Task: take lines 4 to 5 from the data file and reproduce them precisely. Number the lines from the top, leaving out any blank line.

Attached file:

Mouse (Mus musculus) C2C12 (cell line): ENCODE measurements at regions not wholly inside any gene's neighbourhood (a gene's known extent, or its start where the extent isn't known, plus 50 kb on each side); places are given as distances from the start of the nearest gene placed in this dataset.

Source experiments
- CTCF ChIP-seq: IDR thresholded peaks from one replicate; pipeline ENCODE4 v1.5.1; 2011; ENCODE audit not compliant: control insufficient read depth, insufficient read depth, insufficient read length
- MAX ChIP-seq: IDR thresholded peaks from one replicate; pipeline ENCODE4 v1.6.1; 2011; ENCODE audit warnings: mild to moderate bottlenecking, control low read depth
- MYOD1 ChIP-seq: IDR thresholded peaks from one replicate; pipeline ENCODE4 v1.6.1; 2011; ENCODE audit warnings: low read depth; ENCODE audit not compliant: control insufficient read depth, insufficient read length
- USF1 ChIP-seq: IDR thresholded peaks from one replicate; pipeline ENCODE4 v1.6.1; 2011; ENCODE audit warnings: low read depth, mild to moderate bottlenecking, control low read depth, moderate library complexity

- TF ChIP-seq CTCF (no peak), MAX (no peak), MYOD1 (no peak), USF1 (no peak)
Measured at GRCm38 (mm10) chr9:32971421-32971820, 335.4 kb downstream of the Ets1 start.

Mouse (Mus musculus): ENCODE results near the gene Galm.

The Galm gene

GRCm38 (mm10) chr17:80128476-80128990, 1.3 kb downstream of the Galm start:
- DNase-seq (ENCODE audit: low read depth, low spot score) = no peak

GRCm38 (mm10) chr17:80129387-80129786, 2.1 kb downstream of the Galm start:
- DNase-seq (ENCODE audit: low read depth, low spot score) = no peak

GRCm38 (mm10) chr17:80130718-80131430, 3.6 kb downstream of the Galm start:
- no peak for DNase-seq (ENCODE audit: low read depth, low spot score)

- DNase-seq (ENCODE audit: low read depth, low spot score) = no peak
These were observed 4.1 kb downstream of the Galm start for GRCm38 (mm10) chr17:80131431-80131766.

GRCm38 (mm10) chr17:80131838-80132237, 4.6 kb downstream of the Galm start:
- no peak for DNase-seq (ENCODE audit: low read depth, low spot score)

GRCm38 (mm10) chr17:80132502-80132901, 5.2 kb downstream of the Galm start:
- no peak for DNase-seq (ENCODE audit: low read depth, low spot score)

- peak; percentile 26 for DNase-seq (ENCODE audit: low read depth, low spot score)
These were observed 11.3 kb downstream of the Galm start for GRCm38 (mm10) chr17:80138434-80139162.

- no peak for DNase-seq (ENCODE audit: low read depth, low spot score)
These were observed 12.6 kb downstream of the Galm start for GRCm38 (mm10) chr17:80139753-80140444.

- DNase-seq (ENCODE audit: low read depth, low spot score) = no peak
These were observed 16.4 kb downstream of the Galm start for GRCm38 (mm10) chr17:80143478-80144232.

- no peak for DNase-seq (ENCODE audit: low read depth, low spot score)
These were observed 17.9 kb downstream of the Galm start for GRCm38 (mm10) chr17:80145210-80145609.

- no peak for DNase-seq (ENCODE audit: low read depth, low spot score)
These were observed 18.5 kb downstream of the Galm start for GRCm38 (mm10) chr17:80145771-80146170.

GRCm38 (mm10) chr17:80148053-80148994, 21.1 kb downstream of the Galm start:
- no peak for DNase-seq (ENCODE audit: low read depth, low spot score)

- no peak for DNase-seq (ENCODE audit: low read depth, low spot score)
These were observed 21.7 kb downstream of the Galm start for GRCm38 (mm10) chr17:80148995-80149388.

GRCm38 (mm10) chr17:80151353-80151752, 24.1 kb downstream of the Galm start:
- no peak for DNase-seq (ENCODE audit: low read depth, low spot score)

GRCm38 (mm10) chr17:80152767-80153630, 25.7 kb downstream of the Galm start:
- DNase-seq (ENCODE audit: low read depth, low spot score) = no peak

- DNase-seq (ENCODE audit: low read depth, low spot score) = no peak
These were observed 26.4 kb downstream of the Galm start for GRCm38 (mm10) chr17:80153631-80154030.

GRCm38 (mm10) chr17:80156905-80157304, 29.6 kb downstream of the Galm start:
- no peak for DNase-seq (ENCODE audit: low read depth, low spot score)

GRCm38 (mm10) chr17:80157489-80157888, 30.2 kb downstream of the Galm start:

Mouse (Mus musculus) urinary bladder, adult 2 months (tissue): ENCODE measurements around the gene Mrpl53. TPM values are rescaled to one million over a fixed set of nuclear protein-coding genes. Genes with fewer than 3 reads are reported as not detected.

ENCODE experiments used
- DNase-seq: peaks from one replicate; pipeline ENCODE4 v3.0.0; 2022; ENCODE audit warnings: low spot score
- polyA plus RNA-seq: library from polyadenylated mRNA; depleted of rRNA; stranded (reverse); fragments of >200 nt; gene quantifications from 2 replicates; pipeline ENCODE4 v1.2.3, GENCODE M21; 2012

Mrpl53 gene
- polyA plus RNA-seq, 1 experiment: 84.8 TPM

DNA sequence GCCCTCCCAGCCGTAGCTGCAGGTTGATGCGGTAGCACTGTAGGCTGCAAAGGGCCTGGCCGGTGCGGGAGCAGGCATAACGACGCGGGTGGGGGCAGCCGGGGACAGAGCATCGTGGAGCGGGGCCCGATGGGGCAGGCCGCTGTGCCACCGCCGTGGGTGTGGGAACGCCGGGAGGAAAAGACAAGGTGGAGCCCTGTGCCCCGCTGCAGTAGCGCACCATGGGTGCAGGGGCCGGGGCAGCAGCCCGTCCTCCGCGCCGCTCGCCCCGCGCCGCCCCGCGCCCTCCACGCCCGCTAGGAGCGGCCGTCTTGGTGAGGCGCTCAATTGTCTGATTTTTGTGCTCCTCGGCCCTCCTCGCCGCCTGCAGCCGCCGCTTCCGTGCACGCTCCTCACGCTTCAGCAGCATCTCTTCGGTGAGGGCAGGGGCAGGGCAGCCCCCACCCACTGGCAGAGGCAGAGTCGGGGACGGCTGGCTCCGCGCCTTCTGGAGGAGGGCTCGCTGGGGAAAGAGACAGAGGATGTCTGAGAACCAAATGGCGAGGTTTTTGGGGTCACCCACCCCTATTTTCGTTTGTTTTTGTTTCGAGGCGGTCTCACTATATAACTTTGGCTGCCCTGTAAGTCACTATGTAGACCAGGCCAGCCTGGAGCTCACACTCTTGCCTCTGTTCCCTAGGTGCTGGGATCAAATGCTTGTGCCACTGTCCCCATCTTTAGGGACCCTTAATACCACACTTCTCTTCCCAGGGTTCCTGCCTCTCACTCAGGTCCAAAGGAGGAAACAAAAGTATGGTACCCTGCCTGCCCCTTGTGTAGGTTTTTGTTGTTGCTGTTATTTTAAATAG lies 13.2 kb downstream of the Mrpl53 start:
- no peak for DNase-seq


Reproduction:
- MAX ChIP-seq: IDR thresholded peaks from one replicate; pipeline ENCODE4 v1.6.1; 2011; ENCODE audit warnings: mild to moderate bottlenecking, control low read depth
- MYOD1 ChIP-seq: IDR thresholded peaks from one replicate; pipeline ENCODE4 v1.6.1; 2011; ENCODE audit warnings: low read depth; ENCODE audit not compliant: control insufficient read depth, insufficient read length